The term “blasting the rapids” used in navigation channel improvement documents and EIAs sounds extremely negative in comparison with the reality: Pham Tuan Phan, MRC
the damage these dams will have on Vietnam is beginning to appear. As the country farthest down the watershed, Vietnam will be subject to these compounded harms. The country will suffer considerably under the proposed dams, losing as much as 27 percent of its GDP in the next 20 years as the Mekong Delta shrinks.
It’s difficult to judge the impacts of deforestation, erosion, pollutants, or to confirm or refute claims of damage caused by development without starting from a solid data baseline.
There are several reasons why China finally takes part in a cooperation framework with the lower Mekong countries. One of them is allow China to enter a ‘damage control’ diplomacy.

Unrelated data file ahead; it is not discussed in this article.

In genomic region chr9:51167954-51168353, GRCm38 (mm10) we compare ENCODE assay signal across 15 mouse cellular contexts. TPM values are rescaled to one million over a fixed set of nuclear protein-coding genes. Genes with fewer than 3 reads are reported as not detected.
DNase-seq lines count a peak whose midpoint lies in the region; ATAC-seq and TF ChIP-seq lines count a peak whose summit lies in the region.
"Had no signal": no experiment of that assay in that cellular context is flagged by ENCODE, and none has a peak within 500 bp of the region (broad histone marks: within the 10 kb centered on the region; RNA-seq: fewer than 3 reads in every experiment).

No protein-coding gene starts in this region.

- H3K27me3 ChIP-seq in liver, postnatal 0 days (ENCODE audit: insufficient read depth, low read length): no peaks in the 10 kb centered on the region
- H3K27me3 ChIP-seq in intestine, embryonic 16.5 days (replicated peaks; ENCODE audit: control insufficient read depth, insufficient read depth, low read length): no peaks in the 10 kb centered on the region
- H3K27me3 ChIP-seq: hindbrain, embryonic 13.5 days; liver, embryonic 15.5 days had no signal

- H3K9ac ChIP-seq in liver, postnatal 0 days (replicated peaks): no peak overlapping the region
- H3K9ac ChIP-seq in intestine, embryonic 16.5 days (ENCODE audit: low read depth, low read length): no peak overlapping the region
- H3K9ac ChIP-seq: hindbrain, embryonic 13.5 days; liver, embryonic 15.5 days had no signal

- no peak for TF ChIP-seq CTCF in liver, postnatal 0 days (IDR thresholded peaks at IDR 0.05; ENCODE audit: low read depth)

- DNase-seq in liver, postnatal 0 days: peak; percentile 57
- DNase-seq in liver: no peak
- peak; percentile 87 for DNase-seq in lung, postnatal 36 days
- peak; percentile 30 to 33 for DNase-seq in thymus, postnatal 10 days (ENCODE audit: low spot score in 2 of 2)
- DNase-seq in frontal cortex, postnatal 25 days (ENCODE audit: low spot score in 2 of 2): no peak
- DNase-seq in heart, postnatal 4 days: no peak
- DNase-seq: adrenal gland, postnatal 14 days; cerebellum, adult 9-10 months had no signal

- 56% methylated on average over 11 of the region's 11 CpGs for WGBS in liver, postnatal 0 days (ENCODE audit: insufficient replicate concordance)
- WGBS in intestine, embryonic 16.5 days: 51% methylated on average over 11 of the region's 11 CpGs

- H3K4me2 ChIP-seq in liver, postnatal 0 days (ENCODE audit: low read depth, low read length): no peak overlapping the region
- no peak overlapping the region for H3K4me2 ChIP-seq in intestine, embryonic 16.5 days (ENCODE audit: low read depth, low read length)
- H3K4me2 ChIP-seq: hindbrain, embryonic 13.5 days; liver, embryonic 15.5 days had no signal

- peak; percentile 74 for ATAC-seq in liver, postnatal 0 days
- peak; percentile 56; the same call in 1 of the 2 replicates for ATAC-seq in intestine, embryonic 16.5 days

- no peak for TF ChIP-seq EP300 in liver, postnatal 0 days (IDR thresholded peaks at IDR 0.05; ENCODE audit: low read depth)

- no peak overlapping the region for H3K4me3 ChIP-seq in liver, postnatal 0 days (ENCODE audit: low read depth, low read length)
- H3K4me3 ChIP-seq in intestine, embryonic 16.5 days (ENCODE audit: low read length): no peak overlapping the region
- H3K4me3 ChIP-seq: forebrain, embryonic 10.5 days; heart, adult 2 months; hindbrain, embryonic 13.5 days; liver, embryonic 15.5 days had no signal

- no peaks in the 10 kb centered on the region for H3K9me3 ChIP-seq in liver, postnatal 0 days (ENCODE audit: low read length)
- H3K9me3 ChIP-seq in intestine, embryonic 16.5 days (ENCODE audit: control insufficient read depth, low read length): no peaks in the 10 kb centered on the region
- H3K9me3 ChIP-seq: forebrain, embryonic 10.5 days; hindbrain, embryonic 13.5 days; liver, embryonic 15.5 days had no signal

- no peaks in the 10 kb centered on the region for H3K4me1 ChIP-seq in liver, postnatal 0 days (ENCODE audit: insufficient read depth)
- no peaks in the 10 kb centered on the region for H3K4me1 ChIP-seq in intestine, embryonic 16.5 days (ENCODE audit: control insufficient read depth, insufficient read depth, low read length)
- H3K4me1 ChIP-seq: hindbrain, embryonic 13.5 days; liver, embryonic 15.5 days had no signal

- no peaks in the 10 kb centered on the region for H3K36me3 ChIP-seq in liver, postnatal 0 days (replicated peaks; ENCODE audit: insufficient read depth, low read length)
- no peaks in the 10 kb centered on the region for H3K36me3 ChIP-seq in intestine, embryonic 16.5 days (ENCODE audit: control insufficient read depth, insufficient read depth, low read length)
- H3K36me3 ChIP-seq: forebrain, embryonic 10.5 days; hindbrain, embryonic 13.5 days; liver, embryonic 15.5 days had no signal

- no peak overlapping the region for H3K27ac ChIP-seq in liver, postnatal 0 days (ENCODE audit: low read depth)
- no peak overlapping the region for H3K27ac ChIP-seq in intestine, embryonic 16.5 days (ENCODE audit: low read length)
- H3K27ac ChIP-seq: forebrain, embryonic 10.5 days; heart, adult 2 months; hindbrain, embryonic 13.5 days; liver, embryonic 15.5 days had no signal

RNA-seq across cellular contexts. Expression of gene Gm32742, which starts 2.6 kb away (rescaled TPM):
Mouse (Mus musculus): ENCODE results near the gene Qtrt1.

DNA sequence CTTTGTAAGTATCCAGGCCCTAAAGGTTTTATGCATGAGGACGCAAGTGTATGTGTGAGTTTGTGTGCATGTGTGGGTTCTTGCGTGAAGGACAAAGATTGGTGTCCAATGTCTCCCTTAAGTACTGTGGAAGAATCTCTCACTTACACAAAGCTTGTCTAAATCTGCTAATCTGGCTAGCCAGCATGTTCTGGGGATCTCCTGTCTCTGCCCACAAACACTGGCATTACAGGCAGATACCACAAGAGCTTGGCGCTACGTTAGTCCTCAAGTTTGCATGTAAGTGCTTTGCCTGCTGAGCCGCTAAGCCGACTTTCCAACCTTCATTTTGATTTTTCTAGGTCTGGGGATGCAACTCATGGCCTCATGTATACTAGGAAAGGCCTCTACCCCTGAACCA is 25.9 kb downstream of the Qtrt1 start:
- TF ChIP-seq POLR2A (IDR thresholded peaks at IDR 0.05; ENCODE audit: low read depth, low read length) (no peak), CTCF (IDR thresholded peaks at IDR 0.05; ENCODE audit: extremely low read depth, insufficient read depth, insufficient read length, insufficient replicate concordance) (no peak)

If the Electricité Du Cambodge provides a secured power purchase agreement and attractive prices, AIIB is likely to fund solar projects in the Cambodia.
To manage resources sustainably in a changing world, you need information. Good decisions require comprehensive, accessible, easy-to-use data.
Over the past three decades (1988-January 2017) China has invested $19 billion in Myanmar, far more than any other country.
Investing in nature is not a waste of money or a drain on profit margins. On the contrary, such investments are just as important as the concrete and steel needed to build dams and reservoirs.